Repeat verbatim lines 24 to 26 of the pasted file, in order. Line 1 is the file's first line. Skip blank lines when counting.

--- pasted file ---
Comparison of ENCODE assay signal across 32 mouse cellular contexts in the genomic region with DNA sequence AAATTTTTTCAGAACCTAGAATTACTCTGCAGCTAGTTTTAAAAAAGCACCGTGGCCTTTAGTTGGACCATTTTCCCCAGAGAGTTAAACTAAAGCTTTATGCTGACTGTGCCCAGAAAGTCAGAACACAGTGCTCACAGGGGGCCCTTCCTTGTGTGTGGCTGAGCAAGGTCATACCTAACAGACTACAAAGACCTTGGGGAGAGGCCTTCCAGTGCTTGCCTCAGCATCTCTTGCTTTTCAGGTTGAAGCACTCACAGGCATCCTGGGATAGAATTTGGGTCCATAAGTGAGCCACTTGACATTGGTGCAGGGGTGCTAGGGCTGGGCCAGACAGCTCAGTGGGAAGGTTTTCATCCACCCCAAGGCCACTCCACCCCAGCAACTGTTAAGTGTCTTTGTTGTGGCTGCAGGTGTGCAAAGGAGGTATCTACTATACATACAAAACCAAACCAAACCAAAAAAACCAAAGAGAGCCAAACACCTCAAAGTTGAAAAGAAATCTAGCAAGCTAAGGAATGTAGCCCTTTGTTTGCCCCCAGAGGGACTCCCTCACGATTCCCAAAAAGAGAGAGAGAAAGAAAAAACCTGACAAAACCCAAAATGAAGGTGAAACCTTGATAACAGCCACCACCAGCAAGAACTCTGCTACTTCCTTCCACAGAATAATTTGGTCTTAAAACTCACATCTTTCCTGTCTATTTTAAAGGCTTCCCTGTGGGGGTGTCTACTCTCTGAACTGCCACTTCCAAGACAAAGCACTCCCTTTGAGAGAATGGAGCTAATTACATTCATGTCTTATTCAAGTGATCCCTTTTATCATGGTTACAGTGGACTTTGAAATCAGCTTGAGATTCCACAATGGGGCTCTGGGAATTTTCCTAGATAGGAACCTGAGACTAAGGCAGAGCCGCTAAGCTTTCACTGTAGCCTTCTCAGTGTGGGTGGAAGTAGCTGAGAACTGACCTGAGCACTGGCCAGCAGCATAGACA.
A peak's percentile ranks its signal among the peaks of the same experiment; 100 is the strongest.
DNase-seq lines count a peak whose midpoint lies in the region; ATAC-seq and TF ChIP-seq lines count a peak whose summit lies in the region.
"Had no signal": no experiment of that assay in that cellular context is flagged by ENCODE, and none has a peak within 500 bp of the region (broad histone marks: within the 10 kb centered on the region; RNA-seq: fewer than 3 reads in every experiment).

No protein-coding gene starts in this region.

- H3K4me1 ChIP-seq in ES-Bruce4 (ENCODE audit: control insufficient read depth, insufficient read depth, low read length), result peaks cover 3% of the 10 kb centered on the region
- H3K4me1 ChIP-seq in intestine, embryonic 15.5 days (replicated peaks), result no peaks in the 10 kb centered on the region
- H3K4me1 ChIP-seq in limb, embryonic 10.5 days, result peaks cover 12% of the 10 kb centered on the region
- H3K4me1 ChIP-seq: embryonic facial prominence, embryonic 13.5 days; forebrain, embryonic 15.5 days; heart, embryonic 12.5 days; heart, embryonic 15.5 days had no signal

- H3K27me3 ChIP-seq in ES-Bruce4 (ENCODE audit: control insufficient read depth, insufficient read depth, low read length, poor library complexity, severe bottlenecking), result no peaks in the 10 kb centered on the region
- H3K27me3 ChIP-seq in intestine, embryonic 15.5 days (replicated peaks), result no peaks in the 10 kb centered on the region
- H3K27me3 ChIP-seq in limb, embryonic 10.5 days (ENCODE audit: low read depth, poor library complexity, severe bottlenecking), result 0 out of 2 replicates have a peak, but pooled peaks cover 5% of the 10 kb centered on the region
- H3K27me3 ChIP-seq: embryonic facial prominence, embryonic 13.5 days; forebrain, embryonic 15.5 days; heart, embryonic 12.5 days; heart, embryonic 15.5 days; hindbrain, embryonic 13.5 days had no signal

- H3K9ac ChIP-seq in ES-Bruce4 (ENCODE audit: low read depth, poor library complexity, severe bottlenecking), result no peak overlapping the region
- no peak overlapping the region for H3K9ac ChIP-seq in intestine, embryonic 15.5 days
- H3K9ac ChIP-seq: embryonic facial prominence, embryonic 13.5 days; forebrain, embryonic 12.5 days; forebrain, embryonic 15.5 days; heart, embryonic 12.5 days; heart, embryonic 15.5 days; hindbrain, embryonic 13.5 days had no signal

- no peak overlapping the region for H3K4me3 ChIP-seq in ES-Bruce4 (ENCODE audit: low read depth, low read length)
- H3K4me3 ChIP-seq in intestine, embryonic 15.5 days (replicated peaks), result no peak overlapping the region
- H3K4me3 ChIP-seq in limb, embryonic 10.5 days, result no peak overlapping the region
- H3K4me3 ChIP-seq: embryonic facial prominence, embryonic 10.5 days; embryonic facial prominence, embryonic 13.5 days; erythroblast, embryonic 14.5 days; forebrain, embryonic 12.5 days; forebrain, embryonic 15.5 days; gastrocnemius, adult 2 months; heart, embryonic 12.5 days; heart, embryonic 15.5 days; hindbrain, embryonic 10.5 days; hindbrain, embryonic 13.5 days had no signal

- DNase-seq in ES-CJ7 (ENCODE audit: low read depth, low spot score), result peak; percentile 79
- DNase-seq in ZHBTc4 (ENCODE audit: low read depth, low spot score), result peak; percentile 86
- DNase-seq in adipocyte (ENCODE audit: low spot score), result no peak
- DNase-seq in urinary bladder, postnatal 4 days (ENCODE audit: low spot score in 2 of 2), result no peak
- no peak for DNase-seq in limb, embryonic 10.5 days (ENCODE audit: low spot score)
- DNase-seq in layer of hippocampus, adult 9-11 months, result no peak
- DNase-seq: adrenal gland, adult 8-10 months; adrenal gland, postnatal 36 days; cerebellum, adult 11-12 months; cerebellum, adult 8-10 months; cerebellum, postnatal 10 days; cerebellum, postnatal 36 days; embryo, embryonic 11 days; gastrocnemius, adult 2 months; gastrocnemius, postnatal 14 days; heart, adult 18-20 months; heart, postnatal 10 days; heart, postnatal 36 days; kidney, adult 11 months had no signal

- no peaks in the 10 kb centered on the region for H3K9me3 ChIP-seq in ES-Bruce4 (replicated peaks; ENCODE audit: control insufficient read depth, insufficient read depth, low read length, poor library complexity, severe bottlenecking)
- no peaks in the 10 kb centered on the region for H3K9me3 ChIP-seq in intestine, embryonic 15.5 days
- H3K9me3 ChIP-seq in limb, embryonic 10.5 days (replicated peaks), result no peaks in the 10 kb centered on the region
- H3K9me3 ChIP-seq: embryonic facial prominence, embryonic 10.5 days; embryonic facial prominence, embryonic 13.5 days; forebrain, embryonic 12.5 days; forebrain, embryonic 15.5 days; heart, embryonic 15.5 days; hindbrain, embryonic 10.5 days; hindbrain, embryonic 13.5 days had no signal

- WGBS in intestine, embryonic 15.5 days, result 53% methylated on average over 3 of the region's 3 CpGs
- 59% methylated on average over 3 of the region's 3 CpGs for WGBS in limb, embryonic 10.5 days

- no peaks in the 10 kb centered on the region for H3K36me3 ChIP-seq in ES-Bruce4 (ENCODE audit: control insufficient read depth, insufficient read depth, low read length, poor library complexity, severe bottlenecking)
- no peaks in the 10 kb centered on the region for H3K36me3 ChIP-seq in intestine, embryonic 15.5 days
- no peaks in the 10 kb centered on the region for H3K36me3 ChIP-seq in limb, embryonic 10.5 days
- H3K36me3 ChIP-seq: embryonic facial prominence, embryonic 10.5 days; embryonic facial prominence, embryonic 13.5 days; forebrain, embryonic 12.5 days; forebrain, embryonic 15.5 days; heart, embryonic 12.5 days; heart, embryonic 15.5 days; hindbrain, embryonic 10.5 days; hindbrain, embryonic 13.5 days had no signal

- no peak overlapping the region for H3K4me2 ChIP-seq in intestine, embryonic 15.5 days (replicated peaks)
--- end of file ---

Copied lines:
- DNase-seq in urinary bladder, postnatal 4 days (ENCODE audit: low spot score in 2 of 2), result no peak
- no peak for DNase-seq in limb, embryonic 10.5 days (ENCODE audit: low spot score)
- DNase-seq in layer of hippocampus, adult 9-11 months, result no peak